Terror in Paris

Paris is once again the victim of terrorist attacks in three incidents involving shootings, explosions, and hostage taking. At this point, we have few details on the perpetrators, but at least twenty-six are reported to have been killed. As I’m writing this, NPR’s All Things Considered reported that the number is now at least sixty.

Who is responsible? Many reading this news have surely jumped to the conclusion that is all too probable these days, some terrorist group identifying itself as Islamic. That presumption is inescapable, and it’s a safe bet that the facts will bear it out (as of publishing, ISIS has claimed responsibility). What conclusion are we able to draw? Adding this incident to the train attack last August, and the shootings at the offices of Charlie Hebdo, adding all of those to a long list of terrorist assaults of this century, I have to wonder if we are not currently engaged in a slow-boil World War III.

It’s hard to contemplate this, especially for someone who lived through the end of the Cold War and who hopes that Harvard psychologist Steven Pinker is correct when he claims in his book, Better Angels of Our Nature, that violence has been on the decline for centuries, thanks to the forces of democracy, education, international agreements, and acceptance of individual rights. Pinker does discuss Islamic terrorism, pointing out that those forces for good have not yet entered much of the Muslim countries—thanks, I would add, to their governments and to the lingering effects of the world being divided between capitalism and communism and our dependence on oil. But we appear to be holding ourselves on the borders of war, a conflict simply put between civilization and barbarism.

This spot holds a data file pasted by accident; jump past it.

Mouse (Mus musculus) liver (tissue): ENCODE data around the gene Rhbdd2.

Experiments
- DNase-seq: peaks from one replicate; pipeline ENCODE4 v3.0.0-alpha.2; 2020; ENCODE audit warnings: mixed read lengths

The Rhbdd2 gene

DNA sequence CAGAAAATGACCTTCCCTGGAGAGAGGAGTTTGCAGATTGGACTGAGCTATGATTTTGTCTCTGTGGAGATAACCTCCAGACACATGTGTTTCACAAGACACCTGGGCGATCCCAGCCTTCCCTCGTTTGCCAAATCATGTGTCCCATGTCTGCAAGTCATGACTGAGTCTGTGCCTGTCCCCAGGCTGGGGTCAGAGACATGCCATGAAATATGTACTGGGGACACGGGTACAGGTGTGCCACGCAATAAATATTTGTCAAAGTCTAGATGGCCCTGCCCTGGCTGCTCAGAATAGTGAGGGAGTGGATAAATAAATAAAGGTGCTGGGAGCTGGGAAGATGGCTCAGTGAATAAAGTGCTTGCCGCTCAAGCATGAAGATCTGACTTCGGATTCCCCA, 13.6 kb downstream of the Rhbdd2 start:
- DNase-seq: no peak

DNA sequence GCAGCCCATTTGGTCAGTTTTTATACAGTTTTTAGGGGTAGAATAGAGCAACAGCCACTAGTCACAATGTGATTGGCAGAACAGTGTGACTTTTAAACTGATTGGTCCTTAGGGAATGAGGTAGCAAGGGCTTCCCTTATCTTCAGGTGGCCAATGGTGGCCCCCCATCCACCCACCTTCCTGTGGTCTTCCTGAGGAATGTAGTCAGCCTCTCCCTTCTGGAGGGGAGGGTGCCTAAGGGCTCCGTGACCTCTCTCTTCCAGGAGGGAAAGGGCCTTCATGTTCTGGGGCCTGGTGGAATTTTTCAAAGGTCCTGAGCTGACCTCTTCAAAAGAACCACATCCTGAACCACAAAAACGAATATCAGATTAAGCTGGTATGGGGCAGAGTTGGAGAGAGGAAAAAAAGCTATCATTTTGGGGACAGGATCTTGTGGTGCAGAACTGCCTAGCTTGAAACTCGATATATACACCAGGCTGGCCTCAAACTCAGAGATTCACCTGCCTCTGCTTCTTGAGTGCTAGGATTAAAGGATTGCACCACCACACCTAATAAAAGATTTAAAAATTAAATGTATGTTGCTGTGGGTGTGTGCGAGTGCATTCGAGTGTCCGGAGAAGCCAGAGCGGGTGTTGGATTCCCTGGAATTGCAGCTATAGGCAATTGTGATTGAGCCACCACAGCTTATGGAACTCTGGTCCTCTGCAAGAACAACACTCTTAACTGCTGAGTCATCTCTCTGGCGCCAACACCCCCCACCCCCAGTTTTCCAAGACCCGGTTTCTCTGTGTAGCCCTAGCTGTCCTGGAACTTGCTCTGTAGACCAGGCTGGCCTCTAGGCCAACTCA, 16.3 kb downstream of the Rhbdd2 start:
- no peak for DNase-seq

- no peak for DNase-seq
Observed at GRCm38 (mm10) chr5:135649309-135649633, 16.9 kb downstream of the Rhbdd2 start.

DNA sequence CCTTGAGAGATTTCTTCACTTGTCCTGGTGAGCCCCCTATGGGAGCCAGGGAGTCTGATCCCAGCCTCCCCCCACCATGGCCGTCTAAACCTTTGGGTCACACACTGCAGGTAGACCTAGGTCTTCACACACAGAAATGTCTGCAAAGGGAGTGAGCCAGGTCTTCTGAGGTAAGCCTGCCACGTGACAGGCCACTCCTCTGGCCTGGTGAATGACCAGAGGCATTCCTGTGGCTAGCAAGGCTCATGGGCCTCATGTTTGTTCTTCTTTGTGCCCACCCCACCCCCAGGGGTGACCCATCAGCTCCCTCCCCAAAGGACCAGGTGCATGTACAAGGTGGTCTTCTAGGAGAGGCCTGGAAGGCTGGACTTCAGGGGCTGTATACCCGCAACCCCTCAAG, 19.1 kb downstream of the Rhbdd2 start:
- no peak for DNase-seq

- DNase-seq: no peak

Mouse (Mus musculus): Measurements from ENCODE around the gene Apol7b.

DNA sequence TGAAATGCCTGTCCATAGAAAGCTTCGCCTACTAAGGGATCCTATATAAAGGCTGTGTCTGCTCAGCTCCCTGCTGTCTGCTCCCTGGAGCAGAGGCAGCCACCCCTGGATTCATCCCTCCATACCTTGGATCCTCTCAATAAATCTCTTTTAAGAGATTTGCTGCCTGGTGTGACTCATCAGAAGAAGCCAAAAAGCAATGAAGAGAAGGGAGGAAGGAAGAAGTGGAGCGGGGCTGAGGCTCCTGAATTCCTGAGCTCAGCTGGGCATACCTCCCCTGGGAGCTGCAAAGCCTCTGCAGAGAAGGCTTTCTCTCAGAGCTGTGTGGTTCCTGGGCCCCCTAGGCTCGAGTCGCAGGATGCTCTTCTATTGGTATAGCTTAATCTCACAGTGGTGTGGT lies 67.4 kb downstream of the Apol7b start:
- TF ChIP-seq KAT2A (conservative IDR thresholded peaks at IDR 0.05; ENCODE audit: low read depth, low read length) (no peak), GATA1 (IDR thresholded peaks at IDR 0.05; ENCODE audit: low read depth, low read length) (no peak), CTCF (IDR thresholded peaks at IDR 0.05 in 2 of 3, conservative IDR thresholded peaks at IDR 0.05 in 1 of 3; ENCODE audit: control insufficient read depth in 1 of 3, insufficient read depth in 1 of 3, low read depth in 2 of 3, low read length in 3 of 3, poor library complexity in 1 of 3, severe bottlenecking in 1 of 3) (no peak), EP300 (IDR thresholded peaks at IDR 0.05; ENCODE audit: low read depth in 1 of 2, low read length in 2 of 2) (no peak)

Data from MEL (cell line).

We who value gun rights have one answer to this. As the attempted mass killing on the French train or at the art exhibit in Garland, Texas illustrate, good people have to be ready to bring what Jeff Cooper called much more violence against the terrorist than he can possibly enjoy. As United Flight 93 warns us, we have no guarantee of surviving the confrontation, but we can save other lives and give an emphatic no to brutes who regard us as too soft to fight back.

As I’ve often said, if we do value the right to own and carry effective tools for responding to criminal violence and terrorism, we have to value all rights. One aspect of this is the rights of women. Every day that our nation does not state to the world and to Muslim countries in particular that hiding women under yards of cloth, denying them education, denying them the ability to drive and to work, and generally treating them as property is a moral wrong is a day that we have failed to do our duty.

Some might say that we have to pull back, either because our resources are strained or because we have no national interest in the troubled areas of the world. This is wishful thinking. Ravenous barbarism does not feel sated when ground is given away. Its hunger only grows. The good people of this world can stand together, or we can be taken down one at a time.

We must offer a choice. We will be open with nations and people who are willing to adopt the standards of civilization. But as individuals and as the whole of the United States, we have to be ready to fight to the death anyone who prefers violence against innocents. Advocates of gun rights for the most part already understand this. I hope more and more in this country who have believed that disarming is the answer will come to see that the offer of peace is only meaningful when that offer is made from a position of strength. The hand of friendship that does not have an available sword is only grasping at straws.

The views and opinions expressed in this post are those of the author’s and do not necessarily reflect the position of Guns.com.